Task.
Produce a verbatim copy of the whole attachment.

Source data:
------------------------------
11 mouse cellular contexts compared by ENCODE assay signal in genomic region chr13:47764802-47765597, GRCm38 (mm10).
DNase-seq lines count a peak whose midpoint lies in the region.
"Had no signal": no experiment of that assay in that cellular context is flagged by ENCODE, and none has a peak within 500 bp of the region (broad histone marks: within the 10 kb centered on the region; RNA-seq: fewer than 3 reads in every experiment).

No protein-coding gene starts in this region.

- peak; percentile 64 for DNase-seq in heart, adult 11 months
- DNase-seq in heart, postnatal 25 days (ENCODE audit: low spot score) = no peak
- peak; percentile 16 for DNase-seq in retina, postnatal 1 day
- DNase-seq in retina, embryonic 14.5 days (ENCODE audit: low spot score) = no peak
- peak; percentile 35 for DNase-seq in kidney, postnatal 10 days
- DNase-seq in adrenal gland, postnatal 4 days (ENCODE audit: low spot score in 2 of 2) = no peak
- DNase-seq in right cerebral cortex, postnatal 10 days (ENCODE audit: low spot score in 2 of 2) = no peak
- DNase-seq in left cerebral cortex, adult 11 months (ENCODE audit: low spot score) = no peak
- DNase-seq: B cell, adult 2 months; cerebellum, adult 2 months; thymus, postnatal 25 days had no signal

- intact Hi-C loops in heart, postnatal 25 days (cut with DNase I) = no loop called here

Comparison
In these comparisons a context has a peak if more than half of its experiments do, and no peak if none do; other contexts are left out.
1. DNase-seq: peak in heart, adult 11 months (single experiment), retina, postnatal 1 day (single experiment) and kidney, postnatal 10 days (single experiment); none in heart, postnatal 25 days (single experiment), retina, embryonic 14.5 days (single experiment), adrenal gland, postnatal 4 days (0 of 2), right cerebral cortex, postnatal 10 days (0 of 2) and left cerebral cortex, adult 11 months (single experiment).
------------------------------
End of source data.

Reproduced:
11 mouse cellular contexts compared by ENCODE assay signal in genomic region chr13:47764802-47765597, GRCm38 (mm10).
DNase-seq lines count a peak whose midpoint lies in the region.
"Had no signal": no experiment of that assay in that cellular context is flagged by ENCODE, and none has a peak within 500 bp of the region (broad histone marks: within the 10 kb centered on the region; RNA-seq: fewer than 3 reads in every experiment).

No protein-coding gene starts in this region.

- peak; percentile 64 for DNase-seq in heart, adult 11 months
- DNase-seq in heart, postnatal 25 days (ENCODE audit: low spot score) = no peak
- peak; percentile 16 for DNase-seq in retina, postnatal 1 day
- DNase-seq in retina, embryonic 14.5 days (ENCODE audit: low spot score) = no peak
- peak; percentile 35 for DNase-seq in kidney, postnatal 10 days
- DNase-seq in adrenal gland, postnatal 4 days (ENCODE audit: low spot score in 2 of 2) = no peak
- DNase-seq in right cerebral cortex, postnatal 10 days (ENCODE audit: low spot score in 2 of 2) = no peak
- DNase-seq in left cerebral cortex, adult 11 months (ENCODE audit: low spot score) = no peak
- DNase-seq: B cell, adult 2 months; cerebellum, adult 2 months; thymus, postnatal 25 days had no signal

- intact Hi-C loops in heart, postnatal 25 days (cut with DNase I) = no loop called here

Comparison
In these comparisons a context has a peak if more than half of its experiments do, and no peak if none do; other contexts are left out.
1. DNase-seq: peak in heart, adult 11 months (single experiment), retina, postnatal 1 day (single experiment) and kidney, postnatal 10 days (single experiment); none in heart, postnatal 25 days (single experiment), retina, embryonic 14.5 days (single experiment), adrenal gland, postnatal 4 days (0 of 2), right cerebral cortex, postnatal 10 days (0 of 2) and left cerebral cortex, adult 11 months (single experiment).